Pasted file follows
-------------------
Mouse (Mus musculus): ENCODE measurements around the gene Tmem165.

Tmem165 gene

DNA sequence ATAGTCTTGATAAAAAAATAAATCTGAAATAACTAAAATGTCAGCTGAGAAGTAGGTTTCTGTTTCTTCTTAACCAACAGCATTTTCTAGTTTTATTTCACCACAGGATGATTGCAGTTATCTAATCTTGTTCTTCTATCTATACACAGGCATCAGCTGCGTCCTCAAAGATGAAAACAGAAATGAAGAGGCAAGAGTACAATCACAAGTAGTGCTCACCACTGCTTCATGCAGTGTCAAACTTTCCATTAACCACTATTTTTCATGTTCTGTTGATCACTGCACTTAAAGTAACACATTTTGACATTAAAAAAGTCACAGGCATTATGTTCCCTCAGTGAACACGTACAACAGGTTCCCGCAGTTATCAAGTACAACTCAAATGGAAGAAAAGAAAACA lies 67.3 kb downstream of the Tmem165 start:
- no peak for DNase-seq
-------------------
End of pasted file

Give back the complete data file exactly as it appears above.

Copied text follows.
Mouse (Mus musculus): ENCODE measurements around the gene Tmem165.

Tmem165 gene

DNA sequence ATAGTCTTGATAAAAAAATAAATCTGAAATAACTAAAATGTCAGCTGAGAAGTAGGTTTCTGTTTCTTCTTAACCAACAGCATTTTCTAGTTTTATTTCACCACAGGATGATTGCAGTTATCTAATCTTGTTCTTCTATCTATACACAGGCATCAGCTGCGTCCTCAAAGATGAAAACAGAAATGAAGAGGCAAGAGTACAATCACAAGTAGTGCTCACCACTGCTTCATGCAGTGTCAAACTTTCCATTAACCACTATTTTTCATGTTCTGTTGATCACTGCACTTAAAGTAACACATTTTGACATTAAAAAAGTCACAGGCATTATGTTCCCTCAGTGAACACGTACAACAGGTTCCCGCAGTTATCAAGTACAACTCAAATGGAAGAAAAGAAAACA lies 67.3 kb downstream of the Tmem165 start:
- no peak for DNase-seq